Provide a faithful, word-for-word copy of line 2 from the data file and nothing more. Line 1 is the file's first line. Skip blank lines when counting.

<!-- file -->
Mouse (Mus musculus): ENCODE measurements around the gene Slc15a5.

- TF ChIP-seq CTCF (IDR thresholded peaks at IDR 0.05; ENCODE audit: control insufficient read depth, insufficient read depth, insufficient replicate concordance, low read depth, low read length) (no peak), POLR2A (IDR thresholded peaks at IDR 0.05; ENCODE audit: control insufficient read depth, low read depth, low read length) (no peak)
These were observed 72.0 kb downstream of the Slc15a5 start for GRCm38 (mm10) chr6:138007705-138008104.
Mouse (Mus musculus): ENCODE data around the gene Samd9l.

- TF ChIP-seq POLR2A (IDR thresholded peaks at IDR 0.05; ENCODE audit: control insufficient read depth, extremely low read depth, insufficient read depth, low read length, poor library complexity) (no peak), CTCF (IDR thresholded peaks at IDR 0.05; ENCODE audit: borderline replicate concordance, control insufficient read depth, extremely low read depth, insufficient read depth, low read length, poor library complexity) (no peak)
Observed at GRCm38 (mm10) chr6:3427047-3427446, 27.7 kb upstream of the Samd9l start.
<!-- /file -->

- TF ChIP-seq CTCF (IDR thresholded peaks at IDR 0.05; ENCODE audit: control insufficient read depth, insufficient read depth, insufficient replicate concordance, low read depth, low read length) (no peak), POLR2A (IDR thresholded peaks at IDR 0.05; ENCODE audit: control insufficient read depth, low read depth, low read length) (no peak)